Jude Anderson, human services planner for Clallam County Health and Human Services, says Joe Zacker is correct: there is no residential treatment center in Clallam County.
“It’s a funding issue,” she said.
The last one to operate here, Highland Courte, closed several years ago. The closest one today is the Kitsap
Recovery Center, the facility where Zacker turned his life around.
Anderson said there are, however, a number of Clallam agencies that continue to provide services to those suffering from chemical or alcohol dependence. “These agencies do a full assessment,” she said, “and if inpatient treatment is indicated, they’ll get them in (a facility).”
That includes both detoxification and residential treatment.
Anderson said following an inpatient treatment program, the local agencies “hope to recapture” the patients as they return to Clallam County. That way they can continue to provide support services.
For assistance with a drug or alcohol problem, turn to:
• Trillium Treatment Center, 528 W. Eighth St., Port Angeles 457-9200
Joe Zacker is a new man.
Since he was last seen on the streets of Sequim, he has gained 40 pounds.
Much more importantly, he has been sober.
“Four hundred sixty-one days,” he said. “I count ‘em all.”
Zacker, who moved to Sequim in 1994, spent nearly 10 years homeless in Sequim, setting up camp each night in a spot behind the QFC grocery store.
He admits it was a miserable experience. When it rained, he wrapped himself in plastic.
Fifteen months ago he decided he’d had enough.
He said no particular event precipitated his decision. “I just decided to stop drinking. I’d been drinking all of my life. But it just got progressively worse.”
He downplays the difficulty of the decision, but clearly there was more to it.
He said it was based on his “will to live.”
“I knew I was going to die,” he added.
Zacker’s friend Seth Adkins volunteered to drive him to the Kitsap Recovery Center in Bremerton. Zacker credits the “KRC” with saving his life.
At the facility he first went through a detox program. “It was cool,” he said. “They were nice.”
Was he sick?
“Well, yeah,” he says. “I mean it was pretty uncomfortable. I went through the DTs and all that stuff.”
Then he moved across the hall for a 30-day treatment program.
That’s where he said he received the education he needed.
“Every day you go to class and they teach you all this stuff and you have homework. You don’t have much free time. You learn all of the different aspects of addiction and alcoholism. And you look at all the things that can lead you down that path. And you look at all the things you can do to stay on a good path to recovery.”
After 30 days the patients are free to leave or to sign up for a guest program for another 30 days — maybe longer “if you haven’t figured out your job situation.” Zacker stayed another three weeks before a counselor mentioned a group home in Bremerton that might suit his needs.
“I did the interview and they accepted me,” he said.
These days Zacker is in a Bremerton group home he shares with 12 other addicts. He says he’s happier than he’s been in decades.
The home is modest and plainly outfitted. Zacker’s tiny room is stuffed with stuff, including a $5 stereo tape deck from Goodwill. His TV is old enough to have a slot for VHS tapes. But he says the home is just perfect for him.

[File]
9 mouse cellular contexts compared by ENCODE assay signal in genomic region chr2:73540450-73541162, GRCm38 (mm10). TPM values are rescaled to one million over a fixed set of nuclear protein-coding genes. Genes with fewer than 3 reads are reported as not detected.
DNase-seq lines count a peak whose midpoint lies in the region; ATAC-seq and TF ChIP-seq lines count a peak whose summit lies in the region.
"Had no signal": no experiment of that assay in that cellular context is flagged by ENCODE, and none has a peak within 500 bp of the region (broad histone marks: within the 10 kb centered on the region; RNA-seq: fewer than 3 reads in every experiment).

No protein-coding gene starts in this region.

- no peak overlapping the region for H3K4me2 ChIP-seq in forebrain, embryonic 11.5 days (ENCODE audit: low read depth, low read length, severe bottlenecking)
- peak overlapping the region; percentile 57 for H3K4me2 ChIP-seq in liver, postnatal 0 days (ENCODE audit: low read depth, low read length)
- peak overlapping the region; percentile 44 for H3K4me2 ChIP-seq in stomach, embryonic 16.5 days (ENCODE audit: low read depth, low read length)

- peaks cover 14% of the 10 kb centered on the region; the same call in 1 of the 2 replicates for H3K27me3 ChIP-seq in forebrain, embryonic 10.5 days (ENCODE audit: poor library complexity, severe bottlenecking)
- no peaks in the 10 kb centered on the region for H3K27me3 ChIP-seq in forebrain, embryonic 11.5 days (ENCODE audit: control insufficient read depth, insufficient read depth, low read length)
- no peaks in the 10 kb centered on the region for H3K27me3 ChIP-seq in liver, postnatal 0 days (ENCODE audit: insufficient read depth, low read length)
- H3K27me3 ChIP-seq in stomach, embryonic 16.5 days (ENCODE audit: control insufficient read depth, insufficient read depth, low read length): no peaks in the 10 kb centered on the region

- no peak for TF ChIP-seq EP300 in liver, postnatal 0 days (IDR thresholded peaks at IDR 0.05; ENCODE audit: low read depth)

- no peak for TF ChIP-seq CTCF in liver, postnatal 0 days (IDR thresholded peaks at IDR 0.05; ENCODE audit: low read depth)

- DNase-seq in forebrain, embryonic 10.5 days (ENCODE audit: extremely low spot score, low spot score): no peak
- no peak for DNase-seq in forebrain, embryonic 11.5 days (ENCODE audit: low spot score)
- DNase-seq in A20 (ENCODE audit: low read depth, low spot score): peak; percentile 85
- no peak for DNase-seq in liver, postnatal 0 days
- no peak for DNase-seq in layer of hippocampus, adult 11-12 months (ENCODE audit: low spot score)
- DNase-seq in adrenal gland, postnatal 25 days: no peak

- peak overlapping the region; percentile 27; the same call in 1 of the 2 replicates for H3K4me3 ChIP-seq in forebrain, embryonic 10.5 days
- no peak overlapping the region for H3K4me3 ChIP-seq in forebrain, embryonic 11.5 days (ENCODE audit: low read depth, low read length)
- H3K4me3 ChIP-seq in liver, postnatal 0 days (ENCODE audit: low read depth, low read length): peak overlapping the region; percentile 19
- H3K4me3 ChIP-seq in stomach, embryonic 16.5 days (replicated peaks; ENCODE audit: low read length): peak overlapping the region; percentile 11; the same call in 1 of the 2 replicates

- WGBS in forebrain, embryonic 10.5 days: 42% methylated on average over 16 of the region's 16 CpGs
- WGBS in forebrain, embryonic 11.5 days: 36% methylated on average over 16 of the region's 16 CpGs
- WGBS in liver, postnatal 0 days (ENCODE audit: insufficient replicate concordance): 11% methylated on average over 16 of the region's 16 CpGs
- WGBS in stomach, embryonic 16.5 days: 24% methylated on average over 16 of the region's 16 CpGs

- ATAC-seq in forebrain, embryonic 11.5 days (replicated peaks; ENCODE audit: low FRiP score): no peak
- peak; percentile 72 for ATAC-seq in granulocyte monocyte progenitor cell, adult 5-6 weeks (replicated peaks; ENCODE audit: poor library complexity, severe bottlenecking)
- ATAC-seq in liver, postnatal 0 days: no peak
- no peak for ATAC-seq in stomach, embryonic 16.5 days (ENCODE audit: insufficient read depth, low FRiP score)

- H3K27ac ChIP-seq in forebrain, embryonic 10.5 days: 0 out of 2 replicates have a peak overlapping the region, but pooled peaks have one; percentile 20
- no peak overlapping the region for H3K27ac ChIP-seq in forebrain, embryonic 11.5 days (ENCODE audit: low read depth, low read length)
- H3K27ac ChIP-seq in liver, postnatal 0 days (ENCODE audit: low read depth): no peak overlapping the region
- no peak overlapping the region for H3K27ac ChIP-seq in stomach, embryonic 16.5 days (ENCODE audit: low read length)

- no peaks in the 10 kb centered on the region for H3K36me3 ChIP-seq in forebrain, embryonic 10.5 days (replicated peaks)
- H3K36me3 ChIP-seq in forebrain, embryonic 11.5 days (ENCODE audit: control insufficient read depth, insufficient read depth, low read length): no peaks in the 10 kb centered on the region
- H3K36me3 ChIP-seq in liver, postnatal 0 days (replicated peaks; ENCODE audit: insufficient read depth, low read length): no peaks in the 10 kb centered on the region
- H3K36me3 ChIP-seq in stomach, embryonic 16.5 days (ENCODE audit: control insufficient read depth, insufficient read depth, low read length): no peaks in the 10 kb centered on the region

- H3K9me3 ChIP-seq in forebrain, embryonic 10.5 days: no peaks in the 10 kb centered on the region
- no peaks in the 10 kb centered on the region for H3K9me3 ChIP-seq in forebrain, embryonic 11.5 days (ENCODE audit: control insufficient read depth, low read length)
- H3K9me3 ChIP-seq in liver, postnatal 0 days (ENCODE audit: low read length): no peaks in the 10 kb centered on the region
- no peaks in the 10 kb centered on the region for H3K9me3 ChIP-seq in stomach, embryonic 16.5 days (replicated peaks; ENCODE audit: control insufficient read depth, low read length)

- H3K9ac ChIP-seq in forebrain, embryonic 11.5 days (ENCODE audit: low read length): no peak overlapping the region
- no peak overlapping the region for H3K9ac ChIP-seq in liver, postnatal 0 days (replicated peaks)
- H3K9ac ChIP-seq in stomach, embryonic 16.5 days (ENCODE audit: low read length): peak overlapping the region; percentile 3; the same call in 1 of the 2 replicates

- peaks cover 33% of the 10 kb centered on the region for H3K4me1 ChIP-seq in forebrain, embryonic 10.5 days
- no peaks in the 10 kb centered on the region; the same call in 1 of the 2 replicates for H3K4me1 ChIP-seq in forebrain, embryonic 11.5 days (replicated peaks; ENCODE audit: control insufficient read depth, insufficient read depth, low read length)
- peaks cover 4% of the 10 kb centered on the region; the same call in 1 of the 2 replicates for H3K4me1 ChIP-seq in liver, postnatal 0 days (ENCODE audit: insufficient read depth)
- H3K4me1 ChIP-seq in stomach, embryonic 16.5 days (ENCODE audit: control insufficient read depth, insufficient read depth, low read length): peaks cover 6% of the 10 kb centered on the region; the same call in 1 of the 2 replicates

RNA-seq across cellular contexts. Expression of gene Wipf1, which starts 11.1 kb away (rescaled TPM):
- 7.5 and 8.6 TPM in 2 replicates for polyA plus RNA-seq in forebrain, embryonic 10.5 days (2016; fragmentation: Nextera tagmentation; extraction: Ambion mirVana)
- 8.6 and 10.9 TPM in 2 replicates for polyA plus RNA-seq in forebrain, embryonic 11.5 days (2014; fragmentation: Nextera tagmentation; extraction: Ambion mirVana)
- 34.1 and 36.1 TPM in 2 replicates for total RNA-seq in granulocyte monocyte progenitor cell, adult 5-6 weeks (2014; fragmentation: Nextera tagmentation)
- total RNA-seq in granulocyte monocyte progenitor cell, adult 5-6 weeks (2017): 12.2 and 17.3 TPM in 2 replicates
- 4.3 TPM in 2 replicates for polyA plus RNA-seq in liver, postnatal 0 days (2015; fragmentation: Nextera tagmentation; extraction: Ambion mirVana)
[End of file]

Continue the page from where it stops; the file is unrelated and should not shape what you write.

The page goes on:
“It’s the only way to fly,” he said.
He’s had two hernia operations and is now awaiting another for a damaged rotator cuff.
Then he’ll go to work: “something to do with cars,” he said. He mentioned a friend from Sequim who has a truck repair shop in Bremerton who will hire him.
Zacker said it’s a shame there is nothing similar to the KRC in Clallam County. There are treatment centers, he said, but nothing for those needing residential treatment or a place to detox. While there are treatment centers, their services often are insufficient, he said.
Many of the patients utilize the centers only because they’ve been ordered there by a judge. “They just cycle through,” Zacker said.
A detox followed by residential treatment “brings you to a fork in the road. Do you want to go back to what you were doing, which is nothing? Or do you want a future doing anything you want to do?”
“You have to face that problem and learn how to deal with it. It’s not just quitting. It goes beyond that. And you can help others by going to AA meetings. “
People with problems like his, he said, “ought to do what I did.”
“Especially if you’re as old as I am.”
He said after drinking daily for decades it became the norm. “It’s like eating,” he said.
“Until you put it all in perspective. You’re just putting one foot after another into the grave, slowly but surely.”
“It’s the only way to go for somebody that’s bad off. You have to get into a clean and sober house.”
He said his drinking and the resulting homelessness “had a lot to do with just giving up.” The recession meant he couldn’t work. “The economy was horrible.”
With no job to go to, there was no need to stay sober.
“But,” he was quick to add, “that’s just an excuse. Everybody went through it.”
His new life provides more than a roof over his head. It provides responsibilities and community.
When asked what others could do to lend a hand, he was confused by the question. “Nothing,” he said.
But if someone wants to donate to KRC, or Catholic Community Services, which also lends a hand, he’d be grateful.
In the meantime, he said he knows the source of his current good health and happiness.
“It just comes by the grace of God. If it wasn’t for God … I know I couldn’t have done all this without his help.
“I couldn’t have done it without him.”